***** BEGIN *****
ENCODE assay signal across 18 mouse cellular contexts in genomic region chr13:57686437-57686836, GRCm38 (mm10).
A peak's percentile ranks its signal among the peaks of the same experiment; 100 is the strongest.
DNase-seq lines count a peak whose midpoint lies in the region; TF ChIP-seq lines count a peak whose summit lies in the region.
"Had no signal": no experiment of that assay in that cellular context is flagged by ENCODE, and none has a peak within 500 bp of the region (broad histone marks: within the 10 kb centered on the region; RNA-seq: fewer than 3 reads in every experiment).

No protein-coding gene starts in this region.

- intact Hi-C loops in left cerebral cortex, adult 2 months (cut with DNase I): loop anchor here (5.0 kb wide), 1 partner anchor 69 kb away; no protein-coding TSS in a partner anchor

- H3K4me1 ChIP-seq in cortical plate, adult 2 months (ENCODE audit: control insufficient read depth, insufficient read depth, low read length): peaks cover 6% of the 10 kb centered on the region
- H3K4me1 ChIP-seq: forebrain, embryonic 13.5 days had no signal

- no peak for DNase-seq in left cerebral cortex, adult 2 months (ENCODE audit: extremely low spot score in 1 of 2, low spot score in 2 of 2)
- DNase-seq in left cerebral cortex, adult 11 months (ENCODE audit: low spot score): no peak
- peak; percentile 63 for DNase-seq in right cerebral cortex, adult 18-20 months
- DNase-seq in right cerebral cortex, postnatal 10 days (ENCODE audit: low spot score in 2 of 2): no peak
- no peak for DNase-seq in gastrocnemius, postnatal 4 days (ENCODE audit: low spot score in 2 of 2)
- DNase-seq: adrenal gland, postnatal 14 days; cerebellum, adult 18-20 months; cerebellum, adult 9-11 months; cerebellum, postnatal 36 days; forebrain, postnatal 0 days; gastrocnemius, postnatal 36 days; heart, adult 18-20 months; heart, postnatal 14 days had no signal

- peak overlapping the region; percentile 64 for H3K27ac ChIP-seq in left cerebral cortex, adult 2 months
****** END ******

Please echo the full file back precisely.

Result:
ENCODE assay signal across 18 mouse cellular contexts in genomic region chr13:57686437-57686836, GRCm38 (mm10).
A peak's percentile ranks its signal among the peaks of the same experiment; 100 is the strongest.
DNase-seq lines count a peak whose midpoint lies in the region; TF ChIP-seq lines count a peak whose summit lies in the region.
"Had no signal": no experiment of that assay in that cellular context is flagged by ENCODE, and none has a peak within 500 bp of the region (broad histone marks: within the 10 kb centered on the region; RNA-seq: fewer than 3 reads in every experiment).

No protein-coding gene starts in this region.

- intact Hi-C loops in left cerebral cortex, adult 2 months (cut with DNase I): loop anchor here (5.0 kb wide), 1 partner anchor 69 kb away; no protein-coding TSS in a partner anchor

- H3K4me1 ChIP-seq in cortical plate, adult 2 months (ENCODE audit: control insufficient read depth, insufficient read depth, low read length): peaks cover 6% of the 10 kb centered on the region
- H3K4me1 ChIP-seq: forebrain, embryonic 13.5 days had no signal

- no peak for DNase-seq in left cerebral cortex, adult 2 months (ENCODE audit: extremely low spot score in 1 of 2, low spot score in 2 of 2)
- DNase-seq in left cerebral cortex, adult 11 months (ENCODE audit: low spot score): no peak
- peak; percentile 63 for DNase-seq in right cerebral cortex, adult 18-20 months
- DNase-seq in right cerebral cortex, postnatal 10 days (ENCODE audit: low spot score in 2 of 2): no peak
- no peak for DNase-seq in gastrocnemius, postnatal 4 days (ENCODE audit: low spot score in 2 of 2)
- DNase-seq: adrenal gland, postnatal 14 days; cerebellum, adult 18-20 months; cerebellum, adult 9-11 months; cerebellum, postnatal 36 days; forebrain, postnatal 0 days; gastrocnemius, postnatal 36 days; heart, adult 18-20 months; heart, postnatal 14 days had no signal

- peak overlapping the region; percentile 64 for H3K27ac ChIP-seq in left cerebral cortex, adult 2 months